Obama building grassroots support for health reform

By David Alexander

WASHINGTON (Reuters) - When Shirley Hunter reviewed her finances to make sure she could afford to retire in 1999, she never banked on health care costs more than doubling in less than a decade.

Now the 74-year-old former California kindergarten teacher finds herself under financial pressure. Despite taking lodgers to help pay the bills, she worries about losing her home or having to choose between mortgage, food and health insurance.

“I’m on a fixed income. Nothing else is fixed,” Hunter said. “I can’t afford to travel right now or anything. It’s very disappointing to work like I did and then have this happen.”

Hunter, who told her story to a community healthcare discussion in Costa Mesa, California, is one of millions of Americans looking for President-elect Barack Obama to make good on his campaign promise to tackle the U.S. healthcare crisis.

Obama’s choice to lead the reform effort, former Senate Majority Leader Tom Daschle, testifies at his Senate confirmation hearing on Thursday — beginning a process to change the nation’s healthcare that could be one of the most ambitious and expensive undertakings of the Obama presidency.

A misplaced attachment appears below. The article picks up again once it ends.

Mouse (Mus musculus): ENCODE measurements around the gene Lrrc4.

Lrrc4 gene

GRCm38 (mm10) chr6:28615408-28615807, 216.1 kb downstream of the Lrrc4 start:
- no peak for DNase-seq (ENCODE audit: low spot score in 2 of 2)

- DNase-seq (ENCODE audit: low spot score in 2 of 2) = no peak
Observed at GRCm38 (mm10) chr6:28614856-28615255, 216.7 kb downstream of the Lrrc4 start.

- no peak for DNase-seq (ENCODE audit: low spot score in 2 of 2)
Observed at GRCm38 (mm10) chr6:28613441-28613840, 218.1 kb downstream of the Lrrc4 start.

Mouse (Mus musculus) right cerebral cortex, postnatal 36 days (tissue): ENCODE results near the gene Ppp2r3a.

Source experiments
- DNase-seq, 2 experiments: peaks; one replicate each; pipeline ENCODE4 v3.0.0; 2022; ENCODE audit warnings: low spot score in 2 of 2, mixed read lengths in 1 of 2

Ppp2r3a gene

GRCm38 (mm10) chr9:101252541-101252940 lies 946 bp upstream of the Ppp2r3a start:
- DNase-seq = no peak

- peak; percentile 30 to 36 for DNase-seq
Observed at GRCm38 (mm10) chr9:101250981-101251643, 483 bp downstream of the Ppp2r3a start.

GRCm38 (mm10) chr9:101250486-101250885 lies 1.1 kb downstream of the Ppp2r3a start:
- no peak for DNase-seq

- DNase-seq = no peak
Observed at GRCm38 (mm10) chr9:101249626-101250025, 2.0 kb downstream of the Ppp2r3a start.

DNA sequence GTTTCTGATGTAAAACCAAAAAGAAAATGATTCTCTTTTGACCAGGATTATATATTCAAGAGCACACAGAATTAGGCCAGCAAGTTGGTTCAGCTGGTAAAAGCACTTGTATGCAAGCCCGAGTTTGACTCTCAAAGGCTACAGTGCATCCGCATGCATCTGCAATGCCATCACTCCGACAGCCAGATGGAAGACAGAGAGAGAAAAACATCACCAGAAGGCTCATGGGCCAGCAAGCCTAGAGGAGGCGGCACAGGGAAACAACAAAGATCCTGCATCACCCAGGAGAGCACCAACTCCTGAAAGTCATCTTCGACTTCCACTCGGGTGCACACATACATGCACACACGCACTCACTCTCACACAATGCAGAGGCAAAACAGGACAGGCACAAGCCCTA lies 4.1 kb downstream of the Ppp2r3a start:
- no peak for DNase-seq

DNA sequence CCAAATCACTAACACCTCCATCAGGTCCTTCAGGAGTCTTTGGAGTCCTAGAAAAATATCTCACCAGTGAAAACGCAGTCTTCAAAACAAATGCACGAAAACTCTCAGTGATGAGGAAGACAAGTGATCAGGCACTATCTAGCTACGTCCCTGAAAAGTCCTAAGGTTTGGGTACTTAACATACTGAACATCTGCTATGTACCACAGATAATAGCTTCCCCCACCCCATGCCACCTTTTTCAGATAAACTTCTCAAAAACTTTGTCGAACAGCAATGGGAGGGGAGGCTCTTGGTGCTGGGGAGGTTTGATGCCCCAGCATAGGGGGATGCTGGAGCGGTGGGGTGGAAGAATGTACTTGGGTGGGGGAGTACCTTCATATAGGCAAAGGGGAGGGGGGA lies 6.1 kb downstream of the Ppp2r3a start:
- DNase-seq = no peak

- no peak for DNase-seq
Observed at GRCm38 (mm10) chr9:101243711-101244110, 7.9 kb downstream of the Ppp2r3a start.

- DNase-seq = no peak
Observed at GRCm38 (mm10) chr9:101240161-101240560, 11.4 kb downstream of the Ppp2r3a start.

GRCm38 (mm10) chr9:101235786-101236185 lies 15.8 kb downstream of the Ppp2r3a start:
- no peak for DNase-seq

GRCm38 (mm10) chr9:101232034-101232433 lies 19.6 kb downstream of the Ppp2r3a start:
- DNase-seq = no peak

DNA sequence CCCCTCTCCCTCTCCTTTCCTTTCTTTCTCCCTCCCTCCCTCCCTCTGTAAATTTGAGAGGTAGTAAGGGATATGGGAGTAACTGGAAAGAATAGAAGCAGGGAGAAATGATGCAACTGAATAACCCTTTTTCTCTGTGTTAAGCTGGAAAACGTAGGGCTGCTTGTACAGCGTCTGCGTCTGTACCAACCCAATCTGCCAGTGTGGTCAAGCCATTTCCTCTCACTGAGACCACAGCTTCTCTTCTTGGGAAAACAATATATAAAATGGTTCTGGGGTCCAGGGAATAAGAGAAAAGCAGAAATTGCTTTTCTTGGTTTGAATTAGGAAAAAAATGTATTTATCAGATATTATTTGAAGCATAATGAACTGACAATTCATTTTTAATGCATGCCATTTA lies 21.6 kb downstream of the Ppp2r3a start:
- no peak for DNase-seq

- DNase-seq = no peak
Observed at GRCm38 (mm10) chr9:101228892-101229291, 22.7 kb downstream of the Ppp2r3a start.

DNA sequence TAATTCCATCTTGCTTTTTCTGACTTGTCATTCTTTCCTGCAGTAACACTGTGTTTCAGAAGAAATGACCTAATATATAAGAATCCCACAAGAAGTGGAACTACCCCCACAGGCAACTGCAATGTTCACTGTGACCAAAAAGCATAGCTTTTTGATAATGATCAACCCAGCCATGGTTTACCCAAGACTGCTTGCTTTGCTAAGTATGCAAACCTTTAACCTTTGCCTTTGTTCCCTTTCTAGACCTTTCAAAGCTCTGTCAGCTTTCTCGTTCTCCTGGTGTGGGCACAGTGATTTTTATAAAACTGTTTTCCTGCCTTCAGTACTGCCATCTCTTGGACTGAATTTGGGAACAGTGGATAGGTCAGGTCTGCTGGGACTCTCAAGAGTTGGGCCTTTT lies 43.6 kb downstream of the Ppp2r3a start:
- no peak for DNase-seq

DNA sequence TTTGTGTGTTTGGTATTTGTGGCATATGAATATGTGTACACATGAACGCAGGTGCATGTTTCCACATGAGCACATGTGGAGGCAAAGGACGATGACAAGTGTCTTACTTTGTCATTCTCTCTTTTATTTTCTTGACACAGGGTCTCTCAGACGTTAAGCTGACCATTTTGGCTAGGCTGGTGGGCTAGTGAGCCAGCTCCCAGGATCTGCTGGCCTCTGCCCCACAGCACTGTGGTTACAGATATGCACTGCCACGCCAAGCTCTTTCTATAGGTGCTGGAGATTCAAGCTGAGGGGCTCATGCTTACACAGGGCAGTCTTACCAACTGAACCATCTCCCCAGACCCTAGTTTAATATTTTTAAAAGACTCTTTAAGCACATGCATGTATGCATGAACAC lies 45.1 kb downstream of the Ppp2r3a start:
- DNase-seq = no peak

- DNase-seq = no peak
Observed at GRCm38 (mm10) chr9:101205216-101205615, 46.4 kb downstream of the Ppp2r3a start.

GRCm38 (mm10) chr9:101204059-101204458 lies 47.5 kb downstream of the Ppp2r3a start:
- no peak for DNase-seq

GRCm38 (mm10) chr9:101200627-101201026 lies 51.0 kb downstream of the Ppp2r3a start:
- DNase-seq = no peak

The United States spent $7,421 per person on health care in 2007, some 16 percent of Gross Domestic Product, but does worse in many areas of care than other developed countries.

Employers complain that rising healthcare costs put them at a competitive disadvantage in the global economy, driving up the price of everything from a car to a cup of coffee. This has become more acute during the current economic turmoil.

“We can’t afford to put domestic priorities like health care on the back burner,” said Obama spokeswoman Jen Psaki. “This will certainly be a priority for him and for the new administration once he’s sworn in.”

Daschle and his team have helped organize thousands of grass-roots meetings across the country to try to understand the health problems people face and the changes they want.

Some 8,500 people signed up to host the sessions like the one Hunter attended in Costa Mesa. Daschle himself attended two — one in an Indiana firehouse and the other at a Washington, D.C., senior center.

Feedback from people contacted by telephone after the meetings shows the scope of the problem.

“As a nation we’re spending way too much money and we’re not getting much value for it,” said Dr. Allan Wilke, a family practitioner who attended a discussion with other doctors at a medical center in Huntsville, Alabama. “I think we all know the system has got to be fixed.”

COVERING THE UNINSURED

The doctors’ biggest worry was the 46 million uninsured who put off going to the doctor until they visit a hospital emergency room, a costly form of care for conditions that are often preventable.

“I think that was probably the major concern — the number of people that don’t have insurance, that end up getting sick and using the emergency rooms for their primary care,” Wilke said.  Continued…

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